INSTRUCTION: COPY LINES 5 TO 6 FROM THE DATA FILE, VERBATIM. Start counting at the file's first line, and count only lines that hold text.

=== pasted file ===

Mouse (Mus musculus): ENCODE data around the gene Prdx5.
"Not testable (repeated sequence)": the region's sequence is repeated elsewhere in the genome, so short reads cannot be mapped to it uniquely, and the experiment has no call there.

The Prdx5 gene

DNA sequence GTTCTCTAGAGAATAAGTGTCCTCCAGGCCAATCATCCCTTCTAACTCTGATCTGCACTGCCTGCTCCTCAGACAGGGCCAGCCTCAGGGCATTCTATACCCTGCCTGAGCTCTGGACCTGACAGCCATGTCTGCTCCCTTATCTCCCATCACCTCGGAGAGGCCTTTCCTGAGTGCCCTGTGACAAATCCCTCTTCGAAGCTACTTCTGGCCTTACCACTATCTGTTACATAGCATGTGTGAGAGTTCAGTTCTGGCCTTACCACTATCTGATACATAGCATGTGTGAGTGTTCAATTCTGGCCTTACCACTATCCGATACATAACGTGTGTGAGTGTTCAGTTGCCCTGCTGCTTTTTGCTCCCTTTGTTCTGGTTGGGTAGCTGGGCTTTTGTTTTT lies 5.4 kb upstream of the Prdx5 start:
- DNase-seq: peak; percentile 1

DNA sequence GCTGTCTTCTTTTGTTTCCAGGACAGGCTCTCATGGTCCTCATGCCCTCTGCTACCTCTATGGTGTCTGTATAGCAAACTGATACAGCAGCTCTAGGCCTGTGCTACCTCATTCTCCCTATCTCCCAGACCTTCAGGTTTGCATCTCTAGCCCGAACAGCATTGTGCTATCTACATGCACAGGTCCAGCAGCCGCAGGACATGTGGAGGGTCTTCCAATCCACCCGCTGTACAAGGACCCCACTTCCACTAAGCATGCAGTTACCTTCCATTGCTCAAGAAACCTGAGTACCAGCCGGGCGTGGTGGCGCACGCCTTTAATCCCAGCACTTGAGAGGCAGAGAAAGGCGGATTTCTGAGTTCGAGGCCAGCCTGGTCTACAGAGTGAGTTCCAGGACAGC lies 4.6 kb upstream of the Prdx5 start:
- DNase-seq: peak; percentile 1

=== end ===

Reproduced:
- DNase-seq: peak; percentile 1

DNA sequence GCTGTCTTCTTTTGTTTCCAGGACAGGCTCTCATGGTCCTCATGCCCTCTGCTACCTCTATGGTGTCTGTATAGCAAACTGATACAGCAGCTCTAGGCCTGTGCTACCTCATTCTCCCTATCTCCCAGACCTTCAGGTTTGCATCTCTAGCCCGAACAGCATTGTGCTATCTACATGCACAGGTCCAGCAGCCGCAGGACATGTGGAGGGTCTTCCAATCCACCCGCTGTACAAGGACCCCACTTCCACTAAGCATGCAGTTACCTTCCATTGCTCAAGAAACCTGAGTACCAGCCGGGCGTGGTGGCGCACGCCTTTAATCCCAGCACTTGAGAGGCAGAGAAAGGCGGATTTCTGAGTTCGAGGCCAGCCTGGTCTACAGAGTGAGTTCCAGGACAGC lies 4.6 kb upstream of the Prdx5 start: